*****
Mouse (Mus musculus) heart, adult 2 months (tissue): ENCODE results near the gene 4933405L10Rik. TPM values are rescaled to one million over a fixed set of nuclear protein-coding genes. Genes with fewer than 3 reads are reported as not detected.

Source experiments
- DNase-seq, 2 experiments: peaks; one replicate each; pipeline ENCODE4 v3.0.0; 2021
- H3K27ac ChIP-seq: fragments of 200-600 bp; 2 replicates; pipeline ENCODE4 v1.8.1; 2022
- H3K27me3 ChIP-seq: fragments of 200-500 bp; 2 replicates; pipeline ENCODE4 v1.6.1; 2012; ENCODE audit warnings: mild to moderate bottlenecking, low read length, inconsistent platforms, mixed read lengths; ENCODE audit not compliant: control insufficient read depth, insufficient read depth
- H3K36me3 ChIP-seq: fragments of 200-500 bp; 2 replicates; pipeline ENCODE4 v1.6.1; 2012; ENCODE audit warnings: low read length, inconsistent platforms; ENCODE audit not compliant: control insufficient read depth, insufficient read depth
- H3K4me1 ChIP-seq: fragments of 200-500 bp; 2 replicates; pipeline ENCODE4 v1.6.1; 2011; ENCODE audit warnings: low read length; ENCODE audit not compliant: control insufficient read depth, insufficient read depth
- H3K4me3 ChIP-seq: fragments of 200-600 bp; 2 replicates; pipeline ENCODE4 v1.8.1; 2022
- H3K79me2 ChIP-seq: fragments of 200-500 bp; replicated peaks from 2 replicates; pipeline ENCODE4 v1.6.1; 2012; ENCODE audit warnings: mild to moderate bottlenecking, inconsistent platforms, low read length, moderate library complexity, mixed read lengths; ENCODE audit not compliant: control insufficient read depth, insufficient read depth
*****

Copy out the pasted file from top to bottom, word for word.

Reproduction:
Mouse (Mus musculus) heart, adult 2 months (tissue): ENCODE results near the gene 4933405L10Rik. TPM values are rescaled to one million over a fixed set of nuclear protein-coding genes. Genes with fewer than 3 reads are reported as not detected.

Source experiments
- DNase-seq, 2 experiments: peaks; one replicate each; pipeline ENCODE4 v3.0.0; 2021
- H3K27ac ChIP-seq: fragments of 200-600 bp; 2 replicates; pipeline ENCODE4 v1.8.1; 2022
- H3K27me3 ChIP-seq: fragments of 200-500 bp; 2 replicates; pipeline ENCODE4 v1.6.1; 2012; ENCODE audit warnings: mild to moderate bottlenecking, low read length, inconsistent platforms, mixed read lengths; ENCODE audit not compliant: control insufficient read depth, insufficient read depth
- H3K36me3 ChIP-seq: fragments of 200-500 bp; 2 replicates; pipeline ENCODE4 v1.6.1; 2012; ENCODE audit warnings: low read length, inconsistent platforms; ENCODE audit not compliant: control insufficient read depth, insufficient read depth
- H3K4me1 ChIP-seq: fragments of 200-500 bp; 2 replicates; pipeline ENCODE4 v1.6.1; 2011; ENCODE audit warnings: low read length; ENCODE audit not compliant: control insufficient read depth, insufficient read depth
- H3K4me3 ChIP-seq: fragments of 200-600 bp; 2 replicates; pipeline ENCODE4 v1.8.1; 2022
- H3K79me2 ChIP-seq: fragments of 200-500 bp; replicated peaks from 2 replicates; pipeline ENCODE4 v1.6.1; 2012; ENCODE audit warnings: mild to moderate bottlenecking, inconsistent platforms, low read length, moderate library complexity, mixed read lengths; ENCODE audit not compliant: control insufficient read depth, insufficient read depth